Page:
Featured Bio: Who’s Who of Australian Women honours Julia Gillard, Australia’s first female Prime Minister

Lana Wilson / June 27, 2013 05:54 PM

Last night Australia’s first female Prime Minister was faced with, no doubt, one of the most difficult situations in her political career.

Julia _newscomau

Photo: news.com.au

The man she powerfully ousted from the Labor leadership, Kevin Rudd (and who she coincidently served as Deputy to between 2007 and 2010), gained a higher number of support votes from her own caucus – which, subsequently forced Ms Gillard to step down as Prime Minister and hand the role back over to Kevin Rudd.

Despite media reports naming the event as “Rudd’s revenge”, Ms Gillard’s decision to leave politics - including her electorate in Northern Melbourne, Lalor - is one of grace and dignity.

Who’s Who of Australian Women recognises and honours Julia Gillard’s time and efforts in leading the Australian Labor Party and the Australian Federal Government, and celebrates the history-making, ground-breaking achievement of being the nation’s first female Prime Minister.

 

Born Julia Eileen Gillard on September 29, 1961, to John Oliver and Moira Gillard, Ms Gillard grew up in the coastal town of Barry, Wales, in the United Kingdom, before her family migrated to Australia in 1961.

Ms Gillard attended Unley High School on the outskirts of Adelaide, and after completing her secondary studies, she went on to study a Bachelor of Arts and Law at the University of South Australia and later at the University of Melbourne.

Throughout her academic life, Ms Gillard excelled at debating and became heavily involved in student politics. She was the university’s first Student Council President.

Ms Gillard began her professional career in 1987, working with law firm Slater & Gordon in Melbourne. It was here that she specialised in industrial law and became the first woman to be offered a partnership within the firm in 1990.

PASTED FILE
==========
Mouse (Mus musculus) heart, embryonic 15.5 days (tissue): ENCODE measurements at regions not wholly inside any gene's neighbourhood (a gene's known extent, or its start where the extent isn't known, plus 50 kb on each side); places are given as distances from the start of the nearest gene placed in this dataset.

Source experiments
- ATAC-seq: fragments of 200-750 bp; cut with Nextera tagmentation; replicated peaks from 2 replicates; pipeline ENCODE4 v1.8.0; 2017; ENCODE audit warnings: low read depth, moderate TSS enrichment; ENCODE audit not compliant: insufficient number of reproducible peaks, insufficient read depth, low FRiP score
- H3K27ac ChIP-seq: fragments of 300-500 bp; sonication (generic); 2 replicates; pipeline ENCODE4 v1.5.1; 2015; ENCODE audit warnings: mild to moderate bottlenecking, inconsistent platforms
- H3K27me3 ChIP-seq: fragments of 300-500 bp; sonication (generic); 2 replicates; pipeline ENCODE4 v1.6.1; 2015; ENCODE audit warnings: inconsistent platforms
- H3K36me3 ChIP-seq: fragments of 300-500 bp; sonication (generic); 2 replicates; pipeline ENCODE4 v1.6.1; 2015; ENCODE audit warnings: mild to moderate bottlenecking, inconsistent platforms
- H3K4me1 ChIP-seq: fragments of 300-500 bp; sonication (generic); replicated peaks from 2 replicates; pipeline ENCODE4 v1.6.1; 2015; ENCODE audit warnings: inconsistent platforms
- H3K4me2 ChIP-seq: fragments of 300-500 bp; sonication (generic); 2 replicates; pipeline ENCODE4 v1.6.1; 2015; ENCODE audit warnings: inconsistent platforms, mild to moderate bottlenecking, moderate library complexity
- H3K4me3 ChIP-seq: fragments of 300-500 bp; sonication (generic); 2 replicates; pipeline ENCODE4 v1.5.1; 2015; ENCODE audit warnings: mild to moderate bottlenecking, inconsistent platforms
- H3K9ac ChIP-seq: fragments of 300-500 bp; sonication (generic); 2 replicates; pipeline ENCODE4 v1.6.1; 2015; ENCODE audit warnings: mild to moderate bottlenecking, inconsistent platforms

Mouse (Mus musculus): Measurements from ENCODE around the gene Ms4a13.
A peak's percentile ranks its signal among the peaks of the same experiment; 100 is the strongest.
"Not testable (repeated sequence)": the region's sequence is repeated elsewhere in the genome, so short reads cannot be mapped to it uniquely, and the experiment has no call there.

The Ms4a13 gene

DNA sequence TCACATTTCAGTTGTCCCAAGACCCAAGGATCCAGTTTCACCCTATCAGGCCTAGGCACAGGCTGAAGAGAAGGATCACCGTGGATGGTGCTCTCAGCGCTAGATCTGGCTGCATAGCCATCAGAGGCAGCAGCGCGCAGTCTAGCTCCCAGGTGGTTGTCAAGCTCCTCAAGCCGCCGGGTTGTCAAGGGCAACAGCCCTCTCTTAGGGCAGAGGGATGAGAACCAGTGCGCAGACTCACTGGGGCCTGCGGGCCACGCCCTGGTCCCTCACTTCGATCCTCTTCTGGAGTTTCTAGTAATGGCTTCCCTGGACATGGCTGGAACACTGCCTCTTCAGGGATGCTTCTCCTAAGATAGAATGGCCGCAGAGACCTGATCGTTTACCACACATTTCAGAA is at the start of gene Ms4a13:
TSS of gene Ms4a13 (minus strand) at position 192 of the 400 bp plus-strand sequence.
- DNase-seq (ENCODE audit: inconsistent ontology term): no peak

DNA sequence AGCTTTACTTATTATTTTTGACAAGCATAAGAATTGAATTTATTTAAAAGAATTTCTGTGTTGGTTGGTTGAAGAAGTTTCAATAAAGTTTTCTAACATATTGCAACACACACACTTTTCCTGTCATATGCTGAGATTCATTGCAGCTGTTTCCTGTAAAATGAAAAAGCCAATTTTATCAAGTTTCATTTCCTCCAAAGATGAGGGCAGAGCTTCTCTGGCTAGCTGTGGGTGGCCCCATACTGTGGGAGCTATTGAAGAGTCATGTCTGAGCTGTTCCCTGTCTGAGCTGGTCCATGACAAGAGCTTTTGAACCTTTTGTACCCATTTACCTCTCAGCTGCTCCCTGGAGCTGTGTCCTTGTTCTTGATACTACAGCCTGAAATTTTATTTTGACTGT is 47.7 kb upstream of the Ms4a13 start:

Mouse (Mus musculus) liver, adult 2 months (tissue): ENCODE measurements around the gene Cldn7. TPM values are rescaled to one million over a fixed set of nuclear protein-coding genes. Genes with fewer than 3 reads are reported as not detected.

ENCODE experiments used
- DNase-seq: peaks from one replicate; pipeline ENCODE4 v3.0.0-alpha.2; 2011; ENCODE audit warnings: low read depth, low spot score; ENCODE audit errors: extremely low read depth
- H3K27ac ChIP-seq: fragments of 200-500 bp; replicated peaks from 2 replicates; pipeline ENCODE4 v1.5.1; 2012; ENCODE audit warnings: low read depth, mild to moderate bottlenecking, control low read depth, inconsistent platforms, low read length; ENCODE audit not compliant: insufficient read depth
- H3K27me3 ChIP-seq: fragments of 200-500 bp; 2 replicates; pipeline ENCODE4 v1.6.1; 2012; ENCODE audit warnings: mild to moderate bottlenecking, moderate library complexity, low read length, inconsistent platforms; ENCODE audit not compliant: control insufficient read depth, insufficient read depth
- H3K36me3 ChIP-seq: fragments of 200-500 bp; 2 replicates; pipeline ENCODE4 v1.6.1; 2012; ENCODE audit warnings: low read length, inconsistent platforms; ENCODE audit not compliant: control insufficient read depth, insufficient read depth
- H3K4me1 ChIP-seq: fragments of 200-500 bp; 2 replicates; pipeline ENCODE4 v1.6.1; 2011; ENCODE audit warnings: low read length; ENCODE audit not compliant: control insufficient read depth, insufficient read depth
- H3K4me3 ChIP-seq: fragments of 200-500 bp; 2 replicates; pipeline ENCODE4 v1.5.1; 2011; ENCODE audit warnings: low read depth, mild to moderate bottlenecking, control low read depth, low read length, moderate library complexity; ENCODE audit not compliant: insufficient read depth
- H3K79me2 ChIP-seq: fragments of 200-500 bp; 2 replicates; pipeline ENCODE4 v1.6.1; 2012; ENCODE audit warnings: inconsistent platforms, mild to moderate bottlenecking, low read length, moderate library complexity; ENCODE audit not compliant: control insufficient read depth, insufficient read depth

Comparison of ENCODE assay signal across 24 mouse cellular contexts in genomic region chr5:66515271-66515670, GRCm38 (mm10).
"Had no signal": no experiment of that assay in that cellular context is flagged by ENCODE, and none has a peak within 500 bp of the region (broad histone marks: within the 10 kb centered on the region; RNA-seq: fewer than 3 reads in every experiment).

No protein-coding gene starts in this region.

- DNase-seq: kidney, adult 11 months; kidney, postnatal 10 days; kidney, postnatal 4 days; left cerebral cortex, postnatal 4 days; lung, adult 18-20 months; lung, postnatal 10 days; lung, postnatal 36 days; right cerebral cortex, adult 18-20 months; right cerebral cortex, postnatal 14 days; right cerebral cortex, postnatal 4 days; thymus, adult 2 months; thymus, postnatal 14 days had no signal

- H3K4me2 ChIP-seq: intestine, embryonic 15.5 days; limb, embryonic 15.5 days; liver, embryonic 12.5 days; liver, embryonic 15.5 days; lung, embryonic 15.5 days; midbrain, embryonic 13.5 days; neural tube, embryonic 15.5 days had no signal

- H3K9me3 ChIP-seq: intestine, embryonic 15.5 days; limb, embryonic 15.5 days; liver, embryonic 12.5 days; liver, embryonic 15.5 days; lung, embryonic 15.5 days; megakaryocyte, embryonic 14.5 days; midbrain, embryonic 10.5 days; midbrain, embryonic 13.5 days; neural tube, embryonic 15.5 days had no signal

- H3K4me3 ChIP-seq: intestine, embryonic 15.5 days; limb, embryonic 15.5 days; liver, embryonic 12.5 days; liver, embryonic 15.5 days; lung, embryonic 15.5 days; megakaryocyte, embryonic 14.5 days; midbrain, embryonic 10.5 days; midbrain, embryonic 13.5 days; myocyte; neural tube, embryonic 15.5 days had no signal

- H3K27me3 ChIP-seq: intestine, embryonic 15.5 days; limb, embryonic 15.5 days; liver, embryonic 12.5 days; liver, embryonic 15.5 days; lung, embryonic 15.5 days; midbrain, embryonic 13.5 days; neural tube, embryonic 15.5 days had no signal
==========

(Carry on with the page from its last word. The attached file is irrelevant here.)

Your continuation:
Craving more of a challenge and hankering for a career change into politics, Ms Gillard resigned from Salter & Gordon and became (the then) Victorian Opposition Leader John Brumby’s Chief of Staff in 1996. After two previous attempts to run for the Senate, she won the Melbourne seat of Lalor in 1998.

Ms Gillard served as Shadow Minister for Reconciliation and Indigenous Affairs and Population and Immigration between 2001 and 2003, before leaping higher up into the then Opposition, eventually becoming Kevin Rudd’s Deputy Opposition Leader and later, Deputy Prime Minister when the Australian Labor Party won the 2007 election.

In 2010, Ms Gillard made history by gaining a favoured majority to lead the party and ousted her superior, Kevin Rudd, out of the top job.

As Prime Minister, Ms Gillard endured many conflicts, particularly from the media and from deep within her own political party. She faced bitter Rudd supporters who believed she had ‘knifed’ her former boss and endured criticism across social media for her de facto relationship with her partner Tim Mathieson, her choice of dress style and for publicity over her hobbies outside of work, most recently her penchant for knitting.  

Throughout her Prime Ministerial career, she helped achieve several key political reforms covering areas of health, education and climate change, however, it was Ms Gillard’s speech on misogyny, that directly attacked Opposition Leader of the Liberal Party, Tony Abbott, earlier this year that placed her with a feminist following and propped her as a legendary female figure in modern Australian society.  

“I will not be lectured about sexism and misogyny by this man,” she said

“If he wants to know what misogyny looks like in modern Australia, he doesn’t need a motion in the House of Representatives, he needs a mirror.”

Since Ms Gillard’s departure from the Parliament last night, social media, including Twitter and Facebook, has flooded with mixed reactions on how the looming September election and the wellbeing of the Labor Party will eventuate.

In contrast, however, social media has also been lauded with outpourings of support and celebration for Ms Gillard.

In her farewell speech last night, Ms Gillard reflected on her time in Parliament and the legacy she has left for future women paving careers in Australian politics.

“What I am absolutely confident of, is that it will be easier for the next woman, and the woman after that and the woman after that, and I’m proud of that,” she said.

Who’s Who of Australian Women thanks Julia Gillard for her time in politics and her work in Parliament as Prime Minister of Australia.

Sources: ABC News, The Guardian, Mirror News, NBC World News

 

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